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Trump pledged on the campaign trail to pull out of the Paris Accords, but now that announcement will be delayed until after the G-7 summit. Janet Redman of Oil Change International says US participation is crucial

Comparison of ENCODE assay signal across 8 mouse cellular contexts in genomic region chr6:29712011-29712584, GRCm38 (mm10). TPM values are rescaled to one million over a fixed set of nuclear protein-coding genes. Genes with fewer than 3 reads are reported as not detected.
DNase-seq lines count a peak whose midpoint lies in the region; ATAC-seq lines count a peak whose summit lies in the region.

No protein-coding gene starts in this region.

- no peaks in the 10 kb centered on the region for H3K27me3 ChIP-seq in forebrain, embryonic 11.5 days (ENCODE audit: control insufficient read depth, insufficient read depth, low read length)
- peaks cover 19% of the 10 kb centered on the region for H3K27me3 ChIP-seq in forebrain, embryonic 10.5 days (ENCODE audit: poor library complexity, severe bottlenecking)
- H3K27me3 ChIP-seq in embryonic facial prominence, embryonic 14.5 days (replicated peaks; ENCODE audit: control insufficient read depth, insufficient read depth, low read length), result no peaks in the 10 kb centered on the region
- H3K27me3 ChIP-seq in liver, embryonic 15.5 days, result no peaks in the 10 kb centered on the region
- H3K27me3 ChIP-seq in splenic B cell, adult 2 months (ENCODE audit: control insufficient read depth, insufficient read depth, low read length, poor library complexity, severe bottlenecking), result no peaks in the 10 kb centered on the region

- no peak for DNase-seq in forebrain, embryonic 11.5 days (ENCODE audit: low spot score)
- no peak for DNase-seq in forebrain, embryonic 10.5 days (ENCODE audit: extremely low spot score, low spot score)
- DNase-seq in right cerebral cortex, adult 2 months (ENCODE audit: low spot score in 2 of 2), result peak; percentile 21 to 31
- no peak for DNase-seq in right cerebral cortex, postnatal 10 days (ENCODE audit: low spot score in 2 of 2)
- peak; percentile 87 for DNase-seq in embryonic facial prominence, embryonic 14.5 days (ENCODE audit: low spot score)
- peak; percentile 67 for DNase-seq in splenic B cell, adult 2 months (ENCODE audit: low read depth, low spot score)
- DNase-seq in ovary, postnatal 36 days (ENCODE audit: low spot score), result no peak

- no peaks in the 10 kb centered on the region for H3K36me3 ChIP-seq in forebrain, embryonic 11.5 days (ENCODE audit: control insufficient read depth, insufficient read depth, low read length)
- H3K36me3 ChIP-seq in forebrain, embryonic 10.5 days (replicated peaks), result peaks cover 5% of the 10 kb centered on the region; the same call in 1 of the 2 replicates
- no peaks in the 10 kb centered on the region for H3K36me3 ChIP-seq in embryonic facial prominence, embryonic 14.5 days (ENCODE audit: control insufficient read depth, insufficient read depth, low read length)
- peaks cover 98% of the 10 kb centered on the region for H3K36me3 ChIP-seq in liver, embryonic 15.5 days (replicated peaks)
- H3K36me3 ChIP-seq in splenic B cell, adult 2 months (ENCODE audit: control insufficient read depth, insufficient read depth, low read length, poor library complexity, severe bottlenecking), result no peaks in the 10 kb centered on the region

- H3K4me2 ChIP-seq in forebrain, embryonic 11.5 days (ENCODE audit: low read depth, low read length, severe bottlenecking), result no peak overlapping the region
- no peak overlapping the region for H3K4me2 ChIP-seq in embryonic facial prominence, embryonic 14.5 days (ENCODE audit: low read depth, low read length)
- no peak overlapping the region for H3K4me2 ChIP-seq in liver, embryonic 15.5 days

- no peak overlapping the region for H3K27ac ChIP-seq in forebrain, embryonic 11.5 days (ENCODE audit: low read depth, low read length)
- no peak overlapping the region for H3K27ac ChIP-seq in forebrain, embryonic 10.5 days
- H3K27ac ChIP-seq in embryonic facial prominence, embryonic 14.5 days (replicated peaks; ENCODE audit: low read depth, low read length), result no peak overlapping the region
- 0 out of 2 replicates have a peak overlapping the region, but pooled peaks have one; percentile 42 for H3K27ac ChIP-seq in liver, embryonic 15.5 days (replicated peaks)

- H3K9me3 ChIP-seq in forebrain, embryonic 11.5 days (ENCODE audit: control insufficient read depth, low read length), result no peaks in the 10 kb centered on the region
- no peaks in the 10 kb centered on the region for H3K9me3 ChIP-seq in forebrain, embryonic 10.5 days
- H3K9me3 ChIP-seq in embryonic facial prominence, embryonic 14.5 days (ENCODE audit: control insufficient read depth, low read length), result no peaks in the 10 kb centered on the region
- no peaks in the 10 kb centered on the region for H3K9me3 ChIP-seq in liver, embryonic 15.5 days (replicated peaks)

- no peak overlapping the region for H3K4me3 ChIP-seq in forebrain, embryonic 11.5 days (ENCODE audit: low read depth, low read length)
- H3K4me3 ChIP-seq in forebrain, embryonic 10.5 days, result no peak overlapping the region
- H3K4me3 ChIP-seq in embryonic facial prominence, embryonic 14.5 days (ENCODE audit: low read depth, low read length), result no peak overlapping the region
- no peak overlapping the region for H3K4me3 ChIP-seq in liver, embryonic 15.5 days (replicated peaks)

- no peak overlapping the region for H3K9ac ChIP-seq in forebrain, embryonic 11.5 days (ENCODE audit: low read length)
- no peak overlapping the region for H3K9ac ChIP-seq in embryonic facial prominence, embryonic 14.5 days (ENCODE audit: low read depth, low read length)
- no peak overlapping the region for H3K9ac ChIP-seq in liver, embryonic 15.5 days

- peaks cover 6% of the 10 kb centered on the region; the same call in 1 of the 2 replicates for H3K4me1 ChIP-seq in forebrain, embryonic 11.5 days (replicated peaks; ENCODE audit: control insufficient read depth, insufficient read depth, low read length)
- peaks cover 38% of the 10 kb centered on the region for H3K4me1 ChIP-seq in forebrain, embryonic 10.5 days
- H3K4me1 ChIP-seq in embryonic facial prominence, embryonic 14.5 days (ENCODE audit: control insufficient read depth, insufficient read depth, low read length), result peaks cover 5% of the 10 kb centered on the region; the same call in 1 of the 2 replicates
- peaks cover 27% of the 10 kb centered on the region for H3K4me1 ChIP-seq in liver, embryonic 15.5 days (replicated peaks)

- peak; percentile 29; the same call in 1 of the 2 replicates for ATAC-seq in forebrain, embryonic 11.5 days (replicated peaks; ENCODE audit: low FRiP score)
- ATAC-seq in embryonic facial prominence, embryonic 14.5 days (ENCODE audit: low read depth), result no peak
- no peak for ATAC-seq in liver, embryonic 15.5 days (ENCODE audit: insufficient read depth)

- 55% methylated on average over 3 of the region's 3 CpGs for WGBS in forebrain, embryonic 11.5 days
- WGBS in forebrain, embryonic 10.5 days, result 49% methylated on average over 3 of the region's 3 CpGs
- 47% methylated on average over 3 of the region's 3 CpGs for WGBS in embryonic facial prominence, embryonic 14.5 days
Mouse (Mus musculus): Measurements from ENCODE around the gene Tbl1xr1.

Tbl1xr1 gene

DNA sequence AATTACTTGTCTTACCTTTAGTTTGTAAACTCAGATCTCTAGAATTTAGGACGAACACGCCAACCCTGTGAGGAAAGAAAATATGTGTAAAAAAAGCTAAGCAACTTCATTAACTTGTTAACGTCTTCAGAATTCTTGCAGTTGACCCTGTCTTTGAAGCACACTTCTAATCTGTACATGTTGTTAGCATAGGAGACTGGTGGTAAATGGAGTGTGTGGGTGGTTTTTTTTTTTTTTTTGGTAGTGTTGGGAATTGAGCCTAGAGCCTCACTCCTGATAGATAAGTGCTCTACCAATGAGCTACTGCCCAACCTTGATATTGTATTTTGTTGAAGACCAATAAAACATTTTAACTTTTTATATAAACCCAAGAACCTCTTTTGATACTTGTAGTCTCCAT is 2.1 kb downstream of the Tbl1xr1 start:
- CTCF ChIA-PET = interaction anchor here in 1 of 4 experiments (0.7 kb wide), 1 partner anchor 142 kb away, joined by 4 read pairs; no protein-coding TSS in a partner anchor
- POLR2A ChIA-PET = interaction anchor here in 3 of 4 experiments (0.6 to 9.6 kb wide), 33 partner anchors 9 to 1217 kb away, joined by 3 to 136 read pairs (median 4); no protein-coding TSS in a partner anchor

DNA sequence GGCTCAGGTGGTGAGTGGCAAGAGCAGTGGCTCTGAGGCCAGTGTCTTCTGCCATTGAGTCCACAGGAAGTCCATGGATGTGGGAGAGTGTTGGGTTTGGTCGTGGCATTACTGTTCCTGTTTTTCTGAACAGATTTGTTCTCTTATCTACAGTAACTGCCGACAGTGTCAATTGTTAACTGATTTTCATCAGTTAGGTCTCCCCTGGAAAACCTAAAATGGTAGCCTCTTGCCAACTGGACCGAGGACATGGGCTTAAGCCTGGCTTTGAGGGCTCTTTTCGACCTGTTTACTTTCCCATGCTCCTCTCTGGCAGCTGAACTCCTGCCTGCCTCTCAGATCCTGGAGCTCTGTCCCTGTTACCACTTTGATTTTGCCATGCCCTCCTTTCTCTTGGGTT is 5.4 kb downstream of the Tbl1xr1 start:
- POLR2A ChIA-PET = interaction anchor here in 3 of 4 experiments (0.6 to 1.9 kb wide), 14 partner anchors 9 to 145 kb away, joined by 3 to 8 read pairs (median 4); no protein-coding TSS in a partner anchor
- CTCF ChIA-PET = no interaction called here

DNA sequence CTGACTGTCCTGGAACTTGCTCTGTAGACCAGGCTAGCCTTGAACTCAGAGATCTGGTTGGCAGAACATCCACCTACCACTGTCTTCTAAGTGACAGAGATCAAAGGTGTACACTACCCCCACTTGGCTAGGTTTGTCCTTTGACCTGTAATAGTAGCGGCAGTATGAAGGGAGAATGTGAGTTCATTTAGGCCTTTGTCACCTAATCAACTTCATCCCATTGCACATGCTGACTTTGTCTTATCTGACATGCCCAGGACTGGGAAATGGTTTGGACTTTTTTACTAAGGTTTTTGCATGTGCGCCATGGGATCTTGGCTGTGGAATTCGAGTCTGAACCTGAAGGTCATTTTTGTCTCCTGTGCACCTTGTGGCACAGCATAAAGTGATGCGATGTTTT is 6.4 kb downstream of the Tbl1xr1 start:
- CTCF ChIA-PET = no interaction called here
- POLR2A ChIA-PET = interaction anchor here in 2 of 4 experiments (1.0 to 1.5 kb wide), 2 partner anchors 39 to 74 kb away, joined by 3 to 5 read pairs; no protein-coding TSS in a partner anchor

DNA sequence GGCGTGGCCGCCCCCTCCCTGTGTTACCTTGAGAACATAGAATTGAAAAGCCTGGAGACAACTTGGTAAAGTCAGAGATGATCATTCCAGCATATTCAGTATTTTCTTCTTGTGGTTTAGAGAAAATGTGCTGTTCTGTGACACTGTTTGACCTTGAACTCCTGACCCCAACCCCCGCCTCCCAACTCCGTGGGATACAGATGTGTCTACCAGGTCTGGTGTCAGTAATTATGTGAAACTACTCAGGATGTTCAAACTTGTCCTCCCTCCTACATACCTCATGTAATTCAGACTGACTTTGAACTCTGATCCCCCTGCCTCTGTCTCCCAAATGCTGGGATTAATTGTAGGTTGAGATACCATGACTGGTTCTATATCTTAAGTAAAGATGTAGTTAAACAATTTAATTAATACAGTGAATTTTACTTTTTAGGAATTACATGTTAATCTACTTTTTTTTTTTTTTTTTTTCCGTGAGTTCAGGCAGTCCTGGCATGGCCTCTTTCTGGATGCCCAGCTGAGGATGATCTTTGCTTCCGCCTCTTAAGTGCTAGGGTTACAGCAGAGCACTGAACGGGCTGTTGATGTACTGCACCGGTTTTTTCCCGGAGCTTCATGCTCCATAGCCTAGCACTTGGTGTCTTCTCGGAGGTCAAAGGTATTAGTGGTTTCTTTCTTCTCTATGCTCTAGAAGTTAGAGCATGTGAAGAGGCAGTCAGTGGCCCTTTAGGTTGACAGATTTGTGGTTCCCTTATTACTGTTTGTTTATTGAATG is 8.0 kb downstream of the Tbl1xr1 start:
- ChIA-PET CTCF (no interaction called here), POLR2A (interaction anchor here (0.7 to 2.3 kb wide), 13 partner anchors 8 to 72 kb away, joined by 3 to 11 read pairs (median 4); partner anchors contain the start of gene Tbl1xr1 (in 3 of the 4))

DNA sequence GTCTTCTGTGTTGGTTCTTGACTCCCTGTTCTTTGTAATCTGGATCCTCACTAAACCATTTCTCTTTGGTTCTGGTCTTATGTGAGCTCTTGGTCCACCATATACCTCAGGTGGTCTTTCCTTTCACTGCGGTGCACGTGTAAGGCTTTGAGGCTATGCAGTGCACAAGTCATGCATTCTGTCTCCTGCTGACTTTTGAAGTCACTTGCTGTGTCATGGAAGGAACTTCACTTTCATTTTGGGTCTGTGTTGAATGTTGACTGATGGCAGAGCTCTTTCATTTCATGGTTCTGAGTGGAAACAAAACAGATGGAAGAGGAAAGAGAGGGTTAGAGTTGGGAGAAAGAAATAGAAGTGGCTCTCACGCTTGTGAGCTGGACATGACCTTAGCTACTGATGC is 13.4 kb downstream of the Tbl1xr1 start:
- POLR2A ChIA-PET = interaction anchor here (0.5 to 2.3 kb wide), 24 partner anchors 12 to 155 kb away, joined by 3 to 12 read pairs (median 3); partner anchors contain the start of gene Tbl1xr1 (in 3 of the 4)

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Kim Brown: Welcome back to part two of our conversation with Janet Redman, policy director from Oil Change International. We’re talking about the potential effects not only to relationships between the United States and its allies, but what could happen globally should the US decide to pull out of the Paris Agreement. This a decision that the Trump administration has punted. They have decided to wait to make their announcement until after the G7 meeting in Italy. Janet, I wanted to ask you because meetings have been taking place in Bonn this week to discuss the technicalities of implementing the Paris Accord. What could happen if the US formally pulls out of the agreement? I understand that there’s talk of implementation of export tariffs on American goods, perhaps as a bit of punitive punishment, if the Trump administration decides to go this route. Janet Redman: I think we will see … As I mentioned in our last segment, the US is part of a number of different international tables, both in terms of trade, economics, other treaties that have to do with maritime issues. I think there are multiple ways that other countries are going to put the screws to the United States if we threaten to pull out. I think there’s very little appetite internationally for the United States to leave the Paris Accord. At the same time, it’s important to many countries that if the US stays in, we actually honor our commitments. Again, those are domestic commitments, are commitments we made internally in our domestic energy policy. But those are things that other countries are looking to to say in good faith the US is acting on climate. I know there is conversation about how other countries can incentivize the United States to continue its commitments. It’s unclear to me how binding those will be, in the same way that the Paris Agreement is only binding in the national context. I think we’ll have to see out of the Bonn conversation, and, in fact, moving forward to the UN Climate Summit at the end of this year, what exactly other countries can do to incentivize the US to take action. To stay in the Paris Agreement, but while staying in the Paris Agreement, actually honor their commitments to reduce emissions from the fossil fuel sector. Kim Brown: Could these tariffs also be implemented if Trump and Congress continue to push for rollbacks of environmental regulations and expand offshore drilling in the Gulf, in the Atlantic, and in the Arctic, which is considered most vulnerable to oil spills? Janet Redman: I think the problem is, as the Paris Agreement has laid out how to reduce emissions, there’s nothing specifically saying that the US can’t open offshore drilling. That is, of course, absolutely not in line with our commitment to reduce emissions and it’s certainly not in line with the five-year offshore drilling plan that was just released at the beginning of this year. The problem, of course, is that Trump has said that he wants to review that plan. We’re expecting that he will make attempts to revise that plan. That will take a couple of years. It’s not a fast process. It does look like, at the federal level, we are trying to open up new fossil fuel fronts. This is part of the concern about staying in the Paris Accord. Many people’s nervousness that, in fact, we’ll be trying to negotiate ways to play both sides to both expand fossil fuels but bring into that Accord incentives for technologies like carbon capture and storage that actually say they can capture the carbon emissions from expanded fossil fuel production, but of course are unproven technologies, are very expensive, and are still very experimental. Kim Brown: Talk a little bit about the cost of not acting on climate change or the delayed action. Again, what we hear from the Trump administration, what we hear from big business and oil and gas corporations is that trying to come in line with environmental regulations and protections are killing jobs, they cost too much money, and they are grossly unnecessary. If we don’t do action, if we don’t take action, rather, the costs could be a lot greater than it would … There’s a lot more cost in the cure than it is in prevention, is it not? Janet Redman: Absolutely. We’ve seen from the World Bank a number of year ago, I think, a really interesting dollar figure. For every one dollar that we decide not to spend on curbing greenhouse gas emissions, we actually spend $7.00 cleaning up the disaster in extreme weather-related disasters, storms, and other impacts from climate change. An investment now would mean saving money later. I think, also, it’s important for us to recognize that there are more jobs, job expansion in the United States energy sector right now is in renewable energy. Renewable energy is a more job-dense sector than the fossil fuel industry, but also it’s just the largest-growing job sector in the United States anyway. Right now, the job that has seen the most growth in the last year, according to the Department of Labor, is wind turbine servicing. That has nothing to do with the fossil fuel industry. Regulations can be expensive, but cleanup is also expensive. In fact, right now the US taxpayer is paying about $20.5 billion a year incentivizing the fossil fuel industry. That’s far and away what we’re spending to incentivize the renewable energy industry. If you took those $20 billion dollars away, I don’t think you would see the fossil fuel industry looking as revenue-generating as it is. It is incredibly highly subsidized. So that number hides a bunch of taxpayer handouts that are happening at this point. Kim Brown: As you know, Janet, here in the State of Maryland there was a ban on fracking that was passed by the Maryland State Legislature and signed into law by a republican governor, Larry Hogan. Now a lot of the opponents who were against this fracking ban claimed that it was going to cost the state jobs, particularly out west where the Marcellus shale is where the fracking would have taken place in western Maryland, which politically is overwhelmingly red. That is absolutely Trump country out there. However, the biggest resistance to this fracking effort came from those people. Those people that understood that fracking was going to be harmful not only to the environment, to their drinking water, to their tourism. Western Maryland depends on a lot of people leaving the metropolitan areas of Washington and Baltimore and heading out west to the country to enjoy the country. It showed that environmentalists can come from different political stripes. But overwhelmingly when we look at Trump supporters they are clamoring for this return to coal and this going back in time to 20th Century forms of energy. So what can we do in terms of imaging to make red state America understand that climate change is an issue effecting them and perhaps the quality of their air and water might supersede their desire for old technology, fossil fuel industry jobs? Janet Redman: I think a part of it is the focus on the health impacts of the fossil fuel industry. I think everyone, no matter what your political stripes are wants to breathe clean air, drink clean water, make sure their kids are safe and healthy. Make sure their homes are safe and healthy. I think an important piece also is we are talking about a new American legacy. The clean energy sector, as I said, is growing in leaps and bounds. The numbers are much higher than projected. Every year we revise our numbers up in looking at how solar and wind is expanding across this country. So I think one of the things we need to think about is what what is the US energy legacy. What does it mean to be a patriotic American right now in terms of who works in the energy sector. The traditional jobs in manufacturing and construction, those are clean energy jobs as well. Those are making wind turbines. Those are rolling steel for wind turbines. We don’t have to think about just the coal sector when we think about traditional jobs. The traditional jobs that Americans across the country and across the political spectrum have had. So I think a piece of it is really understanding that this is a growth sector. This is actually where the jobs are. This is what makes America competitive. If we want to talk about making American great again on the international stage, this is where we are going to see some interesting economic growth. It is not just political. This is where the markets are heading even while we are seeing signals from the administration that are trying to put the brakes on this part of the industry. Kim Brown: We have been speaking with Janet Redman. She is a policy director at Oil Change International. Janet, always a pleasure speaking with you. Thank you very much for joining us. Janet Redman: Thanks a lot. I appreciate it. Kim Brown: And thank you for watching and supporting News Network.